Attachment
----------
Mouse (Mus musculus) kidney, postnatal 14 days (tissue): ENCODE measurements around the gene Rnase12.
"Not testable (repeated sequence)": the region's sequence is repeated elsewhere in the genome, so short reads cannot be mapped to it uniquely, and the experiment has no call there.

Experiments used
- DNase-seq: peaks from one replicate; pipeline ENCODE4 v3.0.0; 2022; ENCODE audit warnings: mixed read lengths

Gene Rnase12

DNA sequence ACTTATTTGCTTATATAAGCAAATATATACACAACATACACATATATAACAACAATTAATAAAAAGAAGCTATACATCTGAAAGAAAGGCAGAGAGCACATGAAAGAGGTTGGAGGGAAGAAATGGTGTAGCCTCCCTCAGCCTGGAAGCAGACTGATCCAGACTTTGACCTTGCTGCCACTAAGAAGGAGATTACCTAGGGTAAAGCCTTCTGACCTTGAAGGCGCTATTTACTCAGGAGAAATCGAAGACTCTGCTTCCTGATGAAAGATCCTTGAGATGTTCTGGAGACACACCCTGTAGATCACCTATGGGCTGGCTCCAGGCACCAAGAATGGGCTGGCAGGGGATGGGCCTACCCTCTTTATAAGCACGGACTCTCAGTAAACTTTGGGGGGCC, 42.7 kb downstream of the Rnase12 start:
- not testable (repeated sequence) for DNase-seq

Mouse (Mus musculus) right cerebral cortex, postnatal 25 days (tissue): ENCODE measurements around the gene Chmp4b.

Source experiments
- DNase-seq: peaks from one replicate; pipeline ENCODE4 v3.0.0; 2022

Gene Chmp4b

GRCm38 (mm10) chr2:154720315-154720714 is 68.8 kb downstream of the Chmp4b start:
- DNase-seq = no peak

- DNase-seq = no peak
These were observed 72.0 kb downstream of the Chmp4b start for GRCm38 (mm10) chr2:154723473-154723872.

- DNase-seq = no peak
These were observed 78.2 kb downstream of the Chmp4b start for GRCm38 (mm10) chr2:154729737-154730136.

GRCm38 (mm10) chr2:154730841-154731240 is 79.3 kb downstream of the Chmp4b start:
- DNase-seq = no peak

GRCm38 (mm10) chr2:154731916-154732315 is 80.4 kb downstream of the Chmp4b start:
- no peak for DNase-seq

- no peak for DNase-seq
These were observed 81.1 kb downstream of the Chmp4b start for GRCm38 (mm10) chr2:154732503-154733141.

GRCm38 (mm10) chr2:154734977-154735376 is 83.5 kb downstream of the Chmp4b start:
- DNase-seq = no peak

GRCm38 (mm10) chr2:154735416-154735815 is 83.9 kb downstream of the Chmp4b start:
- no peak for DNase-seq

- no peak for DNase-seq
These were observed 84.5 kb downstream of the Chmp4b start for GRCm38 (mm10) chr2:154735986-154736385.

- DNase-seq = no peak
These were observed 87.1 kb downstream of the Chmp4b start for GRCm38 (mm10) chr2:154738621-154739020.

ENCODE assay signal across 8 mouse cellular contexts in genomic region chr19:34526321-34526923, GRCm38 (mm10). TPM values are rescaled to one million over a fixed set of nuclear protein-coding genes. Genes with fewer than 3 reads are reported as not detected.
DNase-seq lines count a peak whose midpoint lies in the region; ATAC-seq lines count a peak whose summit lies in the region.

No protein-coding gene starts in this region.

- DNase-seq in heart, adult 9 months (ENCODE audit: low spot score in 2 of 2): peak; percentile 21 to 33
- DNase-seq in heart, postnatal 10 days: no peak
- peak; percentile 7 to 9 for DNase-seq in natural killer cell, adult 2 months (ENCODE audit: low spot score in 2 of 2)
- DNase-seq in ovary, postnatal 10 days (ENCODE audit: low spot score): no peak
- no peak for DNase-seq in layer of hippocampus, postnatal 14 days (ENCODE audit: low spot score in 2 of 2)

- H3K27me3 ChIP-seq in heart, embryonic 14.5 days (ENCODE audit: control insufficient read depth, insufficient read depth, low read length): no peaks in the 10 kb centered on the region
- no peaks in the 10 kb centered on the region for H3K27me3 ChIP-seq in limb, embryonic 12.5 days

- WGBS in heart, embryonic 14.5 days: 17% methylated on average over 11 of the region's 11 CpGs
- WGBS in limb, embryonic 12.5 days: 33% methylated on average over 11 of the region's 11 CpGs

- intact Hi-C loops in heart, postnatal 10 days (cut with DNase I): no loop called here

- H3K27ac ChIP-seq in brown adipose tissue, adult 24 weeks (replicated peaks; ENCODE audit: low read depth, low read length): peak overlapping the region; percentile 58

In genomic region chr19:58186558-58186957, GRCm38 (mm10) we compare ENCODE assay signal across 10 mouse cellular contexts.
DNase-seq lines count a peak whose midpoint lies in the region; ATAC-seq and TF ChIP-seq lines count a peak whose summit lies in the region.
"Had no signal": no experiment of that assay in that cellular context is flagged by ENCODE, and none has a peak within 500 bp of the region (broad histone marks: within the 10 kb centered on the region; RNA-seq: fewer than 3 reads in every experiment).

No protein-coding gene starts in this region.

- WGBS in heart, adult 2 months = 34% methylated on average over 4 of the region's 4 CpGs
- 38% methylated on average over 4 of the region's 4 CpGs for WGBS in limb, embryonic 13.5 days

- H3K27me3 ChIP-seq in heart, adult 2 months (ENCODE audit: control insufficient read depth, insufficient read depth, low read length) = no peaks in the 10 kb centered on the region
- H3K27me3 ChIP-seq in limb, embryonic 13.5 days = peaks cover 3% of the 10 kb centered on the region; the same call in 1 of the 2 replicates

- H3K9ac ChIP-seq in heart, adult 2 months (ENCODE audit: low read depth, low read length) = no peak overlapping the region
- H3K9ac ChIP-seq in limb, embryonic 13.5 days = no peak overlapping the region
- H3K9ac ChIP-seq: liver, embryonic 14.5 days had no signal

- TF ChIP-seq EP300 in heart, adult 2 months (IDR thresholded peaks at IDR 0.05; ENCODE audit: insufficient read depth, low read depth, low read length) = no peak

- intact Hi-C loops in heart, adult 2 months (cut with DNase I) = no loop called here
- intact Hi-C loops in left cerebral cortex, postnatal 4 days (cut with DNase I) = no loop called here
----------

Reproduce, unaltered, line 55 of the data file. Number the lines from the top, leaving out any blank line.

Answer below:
- H3K9ac ChIP-seq in limb, embryonic 13.5 days = no peak overlapping the region